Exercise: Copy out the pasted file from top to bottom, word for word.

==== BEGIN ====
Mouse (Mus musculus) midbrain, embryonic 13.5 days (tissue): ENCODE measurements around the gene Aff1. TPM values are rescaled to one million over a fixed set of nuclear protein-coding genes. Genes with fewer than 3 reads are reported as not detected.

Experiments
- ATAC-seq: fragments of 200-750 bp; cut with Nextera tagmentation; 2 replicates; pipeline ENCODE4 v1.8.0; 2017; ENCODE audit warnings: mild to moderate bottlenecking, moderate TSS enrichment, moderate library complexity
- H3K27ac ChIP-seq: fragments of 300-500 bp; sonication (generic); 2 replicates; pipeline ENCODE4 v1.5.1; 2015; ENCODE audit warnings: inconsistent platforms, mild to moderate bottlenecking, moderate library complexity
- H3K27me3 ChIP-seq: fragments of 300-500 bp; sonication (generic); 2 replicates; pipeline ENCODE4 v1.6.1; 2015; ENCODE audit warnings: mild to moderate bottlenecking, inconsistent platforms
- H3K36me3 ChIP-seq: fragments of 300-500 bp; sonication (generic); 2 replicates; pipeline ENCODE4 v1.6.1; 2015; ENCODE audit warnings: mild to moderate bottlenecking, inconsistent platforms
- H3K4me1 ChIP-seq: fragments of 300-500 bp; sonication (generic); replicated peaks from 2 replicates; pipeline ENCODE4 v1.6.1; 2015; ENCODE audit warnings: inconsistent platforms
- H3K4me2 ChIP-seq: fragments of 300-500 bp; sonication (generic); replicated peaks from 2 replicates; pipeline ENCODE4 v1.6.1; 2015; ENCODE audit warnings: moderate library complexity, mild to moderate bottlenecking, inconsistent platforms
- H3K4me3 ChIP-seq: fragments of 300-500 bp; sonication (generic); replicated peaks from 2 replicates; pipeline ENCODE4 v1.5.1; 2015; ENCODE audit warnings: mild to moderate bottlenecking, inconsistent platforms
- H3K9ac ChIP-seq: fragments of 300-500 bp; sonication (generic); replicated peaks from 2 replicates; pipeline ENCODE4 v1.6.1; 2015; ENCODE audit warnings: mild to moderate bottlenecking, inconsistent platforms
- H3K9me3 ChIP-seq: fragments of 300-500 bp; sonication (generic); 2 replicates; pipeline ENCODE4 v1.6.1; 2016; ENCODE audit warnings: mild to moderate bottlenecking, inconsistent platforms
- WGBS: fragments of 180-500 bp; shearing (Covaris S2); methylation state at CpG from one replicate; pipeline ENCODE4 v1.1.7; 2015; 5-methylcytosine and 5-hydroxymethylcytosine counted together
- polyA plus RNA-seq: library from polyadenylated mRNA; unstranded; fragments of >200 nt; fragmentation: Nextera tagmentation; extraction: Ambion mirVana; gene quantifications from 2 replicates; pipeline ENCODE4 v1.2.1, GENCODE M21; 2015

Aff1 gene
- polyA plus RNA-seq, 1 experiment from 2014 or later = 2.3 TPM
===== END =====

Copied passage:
Mouse (Mus musculus) midbrain, embryonic 13.5 days (tissue): ENCODE measurements around the gene Aff1. TPM values are rescaled to one million over a fixed set of nuclear protein-coding genes. Genes with fewer than 3 reads are reported as not detected.

Experiments
- ATAC-seq: fragments of 200-750 bp; cut with Nextera tagmentation; 2 replicates; pipeline ENCODE4 v1.8.0; 2017; ENCODE audit warnings: mild to moderate bottlenecking, moderate TSS enrichment, moderate library complexity
- H3K27ac ChIP-seq: fragments of 300-500 bp; sonication (generic); 2 replicates; pipeline ENCODE4 v1.5.1; 2015; ENCODE audit warnings: inconsistent platforms, mild to moderate bottlenecking, moderate library complexity
- H3K27me3 ChIP-seq: fragments of 300-500 bp; sonication (generic); 2 replicates; pipeline ENCODE4 v1.6.1; 2015; ENCODE audit warnings: mild to moderate bottlenecking, inconsistent platforms
- H3K36me3 ChIP-seq: fragments of 300-500 bp; sonication (generic); 2 replicates; pipeline ENCODE4 v1.6.1; 2015; ENCODE audit warnings: mild to moderate bottlenecking, inconsistent platforms
- H3K4me1 ChIP-seq: fragments of 300-500 bp; sonication (generic); replicated peaks from 2 replicates; pipeline ENCODE4 v1.6.1; 2015; ENCODE audit warnings: inconsistent platforms
- H3K4me2 ChIP-seq: fragments of 300-500 bp; sonication (generic); replicated peaks from 2 replicates; pipeline ENCODE4 v1.6.1; 2015; ENCODE audit warnings: moderate library complexity, mild to moderate bottlenecking, inconsistent platforms
- H3K4me3 ChIP-seq: fragments of 300-500 bp; sonication (generic); replicated peaks from 2 replicates; pipeline ENCODE4 v1.5.1; 2015; ENCODE audit warnings: mild to moderate bottlenecking, inconsistent platforms
- H3K9ac ChIP-seq: fragments of 300-500 bp; sonication (generic); replicated peaks from 2 replicates; pipeline ENCODE4 v1.6.1; 2015; ENCODE audit warnings: mild to moderate bottlenecking, inconsistent platforms
- H3K9me3 ChIP-seq: fragments of 300-500 bp; sonication (generic); 2 replicates; pipeline ENCODE4 v1.6.1; 2016; ENCODE audit warnings: mild to moderate bottlenecking, inconsistent platforms
- WGBS: fragments of 180-500 bp; shearing (Covaris S2); methylation state at CpG from one replicate; pipeline ENCODE4 v1.1.7; 2015; 5-methylcytosine and 5-hydroxymethylcytosine counted together
- polyA plus RNA-seq: library from polyadenylated mRNA; unstranded; fragments of >200 nt; fragmentation: Nextera tagmentation; extraction: Ambion mirVana; gene quantifications from 2 replicates; pipeline ENCODE4 v1.2.1, GENCODE M21; 2015

Aff1 gene
- polyA plus RNA-seq, 1 experiment from 2014 or later = 2.3 TPM